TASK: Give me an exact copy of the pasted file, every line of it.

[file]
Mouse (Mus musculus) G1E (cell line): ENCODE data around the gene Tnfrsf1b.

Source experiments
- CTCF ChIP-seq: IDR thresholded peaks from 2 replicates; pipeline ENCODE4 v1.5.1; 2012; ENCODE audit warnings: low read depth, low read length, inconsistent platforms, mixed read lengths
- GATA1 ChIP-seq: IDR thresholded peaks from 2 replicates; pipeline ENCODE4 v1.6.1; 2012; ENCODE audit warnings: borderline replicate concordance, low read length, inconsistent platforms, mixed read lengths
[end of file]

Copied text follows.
Mouse (Mus musculus) G1E (cell line): ENCODE data around the gene Tnfrsf1b.

Source experiments
- CTCF ChIP-seq: IDR thresholded peaks from 2 replicates; pipeline ENCODE4 v1.5.1; 2012; ENCODE audit warnings: low read depth, low read length, inconsistent platforms, mixed read lengths
- GATA1 ChIP-seq: IDR thresholded peaks from 2 replicates; pipeline ENCODE4 v1.6.1; 2012; ENCODE audit warnings: borderline replicate concordance, low read length, inconsistent platforms, mixed read lengths